The Scent in Literature Project: The Best Smelly Writing

Smells like a good book!

Smells like a good book!

perfume-1It’s no secret that for the past year and a half I’ve been writing a memoir through the lens of scent. What I smell has been my compass, my barometer, the way I gauge my reaction to the world and the tunnel I go through to access the memories I am writing about.

It has been a deep struggle to learn to write about scent in a way that doesn’t seem too direct or too all-consuming. Scent isn’t everything, but once you start paying attention to it, it may seem like it is. It is the perfect mind/body metaphor. The best writers understand this and know how, and when, to use it.

Part of the problem with scent in writing is that — like scent itself — it tends to sneak up you in a text and doesn’t always announce itself prominently. But that is exactly where its power emerges, in its ability to fall into the backdrop of a scene and leave a trail or a trace that isn’t always immediately recognized by readers. Because of scent’s sneakiness, we don’t always have the right vocabulary for speaking about it.

Olfactory scientist Avery Gilbert, who wrote one of my favorite books on olfactory science, What the Nose Knows, calls this the “Verbal Barrier” to scent.

“Clearly, there are plenty of words for smell. This means that the Verbal Barrier is not a vocabulary problem, it’s a cognitive problem.” — Avery Gilbert

I am deeply motivated to help people understand the power of scent and I want to see more writers exploring how to use it effectively. That’s why I’m announcing here a new web project of sorts, a single web page that will collect great, effective uses of scent in literature to show students of the craft the limitless possibilities of making their books smell — for better or worse.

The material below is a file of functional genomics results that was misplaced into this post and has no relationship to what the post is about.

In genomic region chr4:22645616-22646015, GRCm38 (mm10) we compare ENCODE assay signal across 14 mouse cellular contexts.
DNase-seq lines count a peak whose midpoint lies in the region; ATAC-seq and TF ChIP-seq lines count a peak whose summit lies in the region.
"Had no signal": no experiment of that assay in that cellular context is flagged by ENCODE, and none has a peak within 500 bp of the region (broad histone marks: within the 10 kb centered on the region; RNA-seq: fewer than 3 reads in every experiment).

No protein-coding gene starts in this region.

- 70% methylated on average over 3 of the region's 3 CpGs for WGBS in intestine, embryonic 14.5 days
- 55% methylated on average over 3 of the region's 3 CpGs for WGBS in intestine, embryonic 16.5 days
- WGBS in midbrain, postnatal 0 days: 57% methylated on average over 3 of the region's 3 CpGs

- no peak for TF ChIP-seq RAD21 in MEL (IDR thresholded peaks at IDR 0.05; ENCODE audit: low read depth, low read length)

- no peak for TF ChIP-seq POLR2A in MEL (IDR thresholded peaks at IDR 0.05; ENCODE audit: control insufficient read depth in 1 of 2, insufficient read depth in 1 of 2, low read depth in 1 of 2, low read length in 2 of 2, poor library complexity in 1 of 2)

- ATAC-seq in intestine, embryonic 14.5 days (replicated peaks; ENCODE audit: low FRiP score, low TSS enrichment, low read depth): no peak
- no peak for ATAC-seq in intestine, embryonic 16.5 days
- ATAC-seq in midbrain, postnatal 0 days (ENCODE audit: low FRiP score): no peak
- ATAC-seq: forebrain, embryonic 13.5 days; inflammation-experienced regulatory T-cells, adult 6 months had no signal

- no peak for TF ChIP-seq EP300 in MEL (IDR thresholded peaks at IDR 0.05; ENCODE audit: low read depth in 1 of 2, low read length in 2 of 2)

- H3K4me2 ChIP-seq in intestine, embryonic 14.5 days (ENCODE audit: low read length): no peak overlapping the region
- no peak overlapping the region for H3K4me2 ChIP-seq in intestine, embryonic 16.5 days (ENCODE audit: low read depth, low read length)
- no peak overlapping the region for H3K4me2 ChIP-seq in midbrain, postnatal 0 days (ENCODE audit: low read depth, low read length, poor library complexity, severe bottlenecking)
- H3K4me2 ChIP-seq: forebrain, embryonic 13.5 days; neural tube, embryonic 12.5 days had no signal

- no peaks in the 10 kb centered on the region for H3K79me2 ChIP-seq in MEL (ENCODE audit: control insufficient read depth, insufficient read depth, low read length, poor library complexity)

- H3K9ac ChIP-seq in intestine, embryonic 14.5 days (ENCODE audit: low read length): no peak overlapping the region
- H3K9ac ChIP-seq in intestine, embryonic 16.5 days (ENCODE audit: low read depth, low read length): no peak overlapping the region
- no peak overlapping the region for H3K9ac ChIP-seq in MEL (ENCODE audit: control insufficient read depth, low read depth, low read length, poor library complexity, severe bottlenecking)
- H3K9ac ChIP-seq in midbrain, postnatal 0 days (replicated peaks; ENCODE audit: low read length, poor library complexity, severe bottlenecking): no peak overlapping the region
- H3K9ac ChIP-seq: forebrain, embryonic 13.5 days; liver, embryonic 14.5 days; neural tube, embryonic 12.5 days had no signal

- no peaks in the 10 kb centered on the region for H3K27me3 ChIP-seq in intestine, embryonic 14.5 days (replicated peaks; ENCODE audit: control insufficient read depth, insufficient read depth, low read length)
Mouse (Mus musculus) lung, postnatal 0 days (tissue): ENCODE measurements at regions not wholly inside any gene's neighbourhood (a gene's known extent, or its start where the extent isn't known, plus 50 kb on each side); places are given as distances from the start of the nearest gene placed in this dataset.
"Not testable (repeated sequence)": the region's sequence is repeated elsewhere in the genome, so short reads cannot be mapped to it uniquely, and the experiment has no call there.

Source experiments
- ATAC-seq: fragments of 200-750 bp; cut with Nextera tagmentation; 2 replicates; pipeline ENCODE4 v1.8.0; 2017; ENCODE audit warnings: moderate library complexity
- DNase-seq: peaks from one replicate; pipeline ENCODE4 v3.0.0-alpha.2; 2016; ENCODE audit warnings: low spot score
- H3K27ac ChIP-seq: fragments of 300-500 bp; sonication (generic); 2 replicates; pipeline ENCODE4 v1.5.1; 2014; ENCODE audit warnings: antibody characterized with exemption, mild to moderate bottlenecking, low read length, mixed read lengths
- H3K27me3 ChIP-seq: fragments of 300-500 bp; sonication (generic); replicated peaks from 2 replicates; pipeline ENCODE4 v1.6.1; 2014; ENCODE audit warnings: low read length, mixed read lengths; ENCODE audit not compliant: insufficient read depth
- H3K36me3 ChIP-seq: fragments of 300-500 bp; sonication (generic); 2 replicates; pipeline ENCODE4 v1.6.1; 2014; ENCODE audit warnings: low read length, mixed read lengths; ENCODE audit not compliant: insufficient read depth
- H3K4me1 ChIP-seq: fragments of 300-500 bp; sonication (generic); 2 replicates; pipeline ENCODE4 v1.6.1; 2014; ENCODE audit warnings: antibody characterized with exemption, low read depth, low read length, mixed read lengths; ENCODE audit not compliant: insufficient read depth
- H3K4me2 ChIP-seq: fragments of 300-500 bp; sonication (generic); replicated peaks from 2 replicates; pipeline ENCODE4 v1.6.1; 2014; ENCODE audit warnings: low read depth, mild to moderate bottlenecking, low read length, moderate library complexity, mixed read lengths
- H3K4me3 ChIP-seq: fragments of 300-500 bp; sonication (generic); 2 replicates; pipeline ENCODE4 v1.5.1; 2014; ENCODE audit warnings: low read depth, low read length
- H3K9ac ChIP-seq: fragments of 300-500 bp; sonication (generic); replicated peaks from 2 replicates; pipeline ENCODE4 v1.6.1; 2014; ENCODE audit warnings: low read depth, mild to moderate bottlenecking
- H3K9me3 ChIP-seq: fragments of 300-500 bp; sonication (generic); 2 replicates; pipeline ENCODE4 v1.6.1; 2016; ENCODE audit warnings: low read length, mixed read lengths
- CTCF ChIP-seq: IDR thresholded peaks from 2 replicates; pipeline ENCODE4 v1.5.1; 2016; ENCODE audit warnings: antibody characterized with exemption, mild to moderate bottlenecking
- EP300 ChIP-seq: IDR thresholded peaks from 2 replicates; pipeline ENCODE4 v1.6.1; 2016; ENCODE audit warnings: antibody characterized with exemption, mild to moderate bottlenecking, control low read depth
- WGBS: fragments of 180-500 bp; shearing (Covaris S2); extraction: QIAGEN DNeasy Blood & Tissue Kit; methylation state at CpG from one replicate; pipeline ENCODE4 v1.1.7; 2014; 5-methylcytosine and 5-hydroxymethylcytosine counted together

Hey, I didn’t say this scent stuff was always pretty.

I’m calling it Scent in Literature: The Best Smelly Writing.

My list currently has just six items, not for lack of me running across any in my favorite books, but because I would like this to be a community project directed by tastes other than just my own. If you have a favorite example of great writing that uses scent as a metaphor, scene-setting device or just a way into the story, please add it in the comments section.

Before long, I expect this page to be the smelliest website on the web!

Want to read more? Follow me on Twitter or Facebook, or you can read some of my writing at www.emilygrosvenor.com.

7 thoughts on “The Scent in Literature Project: The Best Smelly Writing

  1. Kendra Mingo says:

    Perfume: The Story of a Murderer by Patrick Suskind. Staggering descriptions of smells and scents! As I read it I felt like I could actually smell the words and descriptions on the page. Suskind is a master of smelly prose.

    Like

    • dancingalien says:

      As a matter of fact, I do 😀 “There is little difference between the Zulu warrior who smeared his body with Lion’s fat and the modern woman who dabs hers with expensive perfume. The one was trying to acquire the courage of the king of beasts, the other is attempting to acquire the irresistible sexuality of flowers. The underlying principle is the same.”

      Liked by 1 person

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